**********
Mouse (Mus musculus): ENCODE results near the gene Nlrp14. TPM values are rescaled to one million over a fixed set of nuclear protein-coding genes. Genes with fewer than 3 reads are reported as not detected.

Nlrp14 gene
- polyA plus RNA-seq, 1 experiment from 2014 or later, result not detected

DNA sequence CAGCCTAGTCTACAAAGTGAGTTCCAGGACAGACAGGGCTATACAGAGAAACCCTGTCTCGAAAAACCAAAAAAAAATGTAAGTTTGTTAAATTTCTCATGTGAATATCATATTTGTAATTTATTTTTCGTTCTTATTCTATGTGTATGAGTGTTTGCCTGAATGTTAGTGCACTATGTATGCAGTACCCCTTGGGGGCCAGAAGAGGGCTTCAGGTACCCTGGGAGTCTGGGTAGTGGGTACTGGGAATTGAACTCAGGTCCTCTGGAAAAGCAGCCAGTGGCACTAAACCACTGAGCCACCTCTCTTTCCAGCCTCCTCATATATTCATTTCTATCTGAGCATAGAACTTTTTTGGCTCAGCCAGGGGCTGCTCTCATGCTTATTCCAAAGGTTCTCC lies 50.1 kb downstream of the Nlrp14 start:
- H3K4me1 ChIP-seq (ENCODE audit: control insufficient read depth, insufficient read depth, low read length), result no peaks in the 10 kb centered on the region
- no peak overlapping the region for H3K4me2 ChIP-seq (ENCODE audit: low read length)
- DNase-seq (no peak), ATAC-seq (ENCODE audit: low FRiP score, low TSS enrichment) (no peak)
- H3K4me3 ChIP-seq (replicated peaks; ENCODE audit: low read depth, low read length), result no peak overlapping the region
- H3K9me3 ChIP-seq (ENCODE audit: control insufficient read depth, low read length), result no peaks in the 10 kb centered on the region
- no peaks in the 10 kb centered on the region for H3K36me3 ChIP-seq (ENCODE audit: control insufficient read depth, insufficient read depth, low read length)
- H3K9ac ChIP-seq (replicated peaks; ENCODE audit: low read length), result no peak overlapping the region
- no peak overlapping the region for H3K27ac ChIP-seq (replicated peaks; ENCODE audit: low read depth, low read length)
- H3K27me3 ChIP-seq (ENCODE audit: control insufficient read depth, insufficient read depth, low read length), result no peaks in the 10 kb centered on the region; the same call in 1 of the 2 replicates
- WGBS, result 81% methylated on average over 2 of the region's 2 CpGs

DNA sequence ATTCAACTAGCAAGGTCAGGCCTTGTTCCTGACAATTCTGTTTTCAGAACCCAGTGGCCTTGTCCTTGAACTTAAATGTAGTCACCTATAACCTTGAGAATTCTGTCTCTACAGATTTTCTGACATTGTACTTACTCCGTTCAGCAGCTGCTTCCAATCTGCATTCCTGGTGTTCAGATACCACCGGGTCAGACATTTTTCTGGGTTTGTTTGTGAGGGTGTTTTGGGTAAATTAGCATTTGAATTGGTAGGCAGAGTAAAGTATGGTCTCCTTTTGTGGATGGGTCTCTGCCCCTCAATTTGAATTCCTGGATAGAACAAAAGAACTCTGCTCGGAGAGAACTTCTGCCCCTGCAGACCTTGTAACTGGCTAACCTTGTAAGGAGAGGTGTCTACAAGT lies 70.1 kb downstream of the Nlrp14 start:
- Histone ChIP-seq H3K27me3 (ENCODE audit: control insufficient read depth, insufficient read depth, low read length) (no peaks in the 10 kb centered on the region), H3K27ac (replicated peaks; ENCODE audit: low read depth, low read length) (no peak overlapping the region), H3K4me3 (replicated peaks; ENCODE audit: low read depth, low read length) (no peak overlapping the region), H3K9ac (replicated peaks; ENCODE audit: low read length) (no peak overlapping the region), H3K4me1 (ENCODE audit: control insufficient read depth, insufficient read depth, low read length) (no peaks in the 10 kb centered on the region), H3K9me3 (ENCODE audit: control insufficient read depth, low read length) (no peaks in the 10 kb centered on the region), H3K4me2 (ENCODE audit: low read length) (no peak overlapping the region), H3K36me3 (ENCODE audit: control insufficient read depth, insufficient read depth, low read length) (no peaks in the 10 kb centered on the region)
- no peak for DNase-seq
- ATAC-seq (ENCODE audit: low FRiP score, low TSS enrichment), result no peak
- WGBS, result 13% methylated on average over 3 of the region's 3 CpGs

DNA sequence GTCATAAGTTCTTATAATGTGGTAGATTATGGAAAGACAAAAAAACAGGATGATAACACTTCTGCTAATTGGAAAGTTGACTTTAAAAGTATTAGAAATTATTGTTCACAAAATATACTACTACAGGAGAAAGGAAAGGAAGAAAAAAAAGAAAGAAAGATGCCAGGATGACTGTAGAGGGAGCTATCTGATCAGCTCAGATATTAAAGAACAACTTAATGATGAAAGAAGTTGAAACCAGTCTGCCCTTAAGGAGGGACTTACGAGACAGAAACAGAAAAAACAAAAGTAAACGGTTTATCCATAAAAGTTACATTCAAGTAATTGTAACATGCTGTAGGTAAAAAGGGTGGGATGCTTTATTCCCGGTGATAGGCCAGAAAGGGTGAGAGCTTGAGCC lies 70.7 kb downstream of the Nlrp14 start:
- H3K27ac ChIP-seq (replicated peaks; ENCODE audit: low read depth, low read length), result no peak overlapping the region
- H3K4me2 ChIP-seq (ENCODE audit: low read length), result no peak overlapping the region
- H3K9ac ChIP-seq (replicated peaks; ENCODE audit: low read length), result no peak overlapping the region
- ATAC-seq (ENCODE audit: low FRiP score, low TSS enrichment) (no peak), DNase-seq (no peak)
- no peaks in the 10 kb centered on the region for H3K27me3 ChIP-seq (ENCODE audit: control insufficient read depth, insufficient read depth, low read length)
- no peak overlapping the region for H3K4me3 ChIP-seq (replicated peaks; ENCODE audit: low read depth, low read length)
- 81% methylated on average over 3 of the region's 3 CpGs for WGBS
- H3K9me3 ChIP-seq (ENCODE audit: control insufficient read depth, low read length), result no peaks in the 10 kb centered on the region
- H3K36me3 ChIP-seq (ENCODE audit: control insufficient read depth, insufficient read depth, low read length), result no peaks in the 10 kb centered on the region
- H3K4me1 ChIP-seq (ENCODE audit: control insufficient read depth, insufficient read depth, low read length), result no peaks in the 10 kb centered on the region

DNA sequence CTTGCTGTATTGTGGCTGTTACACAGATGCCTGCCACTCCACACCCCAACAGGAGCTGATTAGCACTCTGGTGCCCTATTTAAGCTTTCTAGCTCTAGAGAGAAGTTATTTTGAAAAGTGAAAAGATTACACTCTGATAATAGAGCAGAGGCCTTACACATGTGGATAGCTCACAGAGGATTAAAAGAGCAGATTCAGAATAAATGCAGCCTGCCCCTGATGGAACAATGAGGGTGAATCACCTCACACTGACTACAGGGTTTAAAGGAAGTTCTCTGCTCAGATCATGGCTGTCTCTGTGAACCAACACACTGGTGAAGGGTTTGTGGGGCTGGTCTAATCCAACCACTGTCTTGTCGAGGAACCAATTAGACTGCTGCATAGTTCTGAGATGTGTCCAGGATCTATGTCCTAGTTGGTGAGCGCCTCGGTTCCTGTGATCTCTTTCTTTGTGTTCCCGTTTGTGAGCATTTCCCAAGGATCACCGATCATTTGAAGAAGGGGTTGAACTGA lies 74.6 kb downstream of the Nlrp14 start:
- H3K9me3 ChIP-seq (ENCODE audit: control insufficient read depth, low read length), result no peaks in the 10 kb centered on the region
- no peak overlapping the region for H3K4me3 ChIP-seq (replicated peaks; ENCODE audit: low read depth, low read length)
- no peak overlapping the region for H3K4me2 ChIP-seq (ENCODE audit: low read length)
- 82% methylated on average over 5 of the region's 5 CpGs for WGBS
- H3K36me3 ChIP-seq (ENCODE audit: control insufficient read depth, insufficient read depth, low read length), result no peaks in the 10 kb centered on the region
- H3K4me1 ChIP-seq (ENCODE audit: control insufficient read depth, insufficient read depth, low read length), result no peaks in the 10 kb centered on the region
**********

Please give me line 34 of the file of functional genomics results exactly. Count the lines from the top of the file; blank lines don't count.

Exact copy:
- no peak overlapping the region for H3K4me2 ChIP-seq (ENCODE audit: low read length)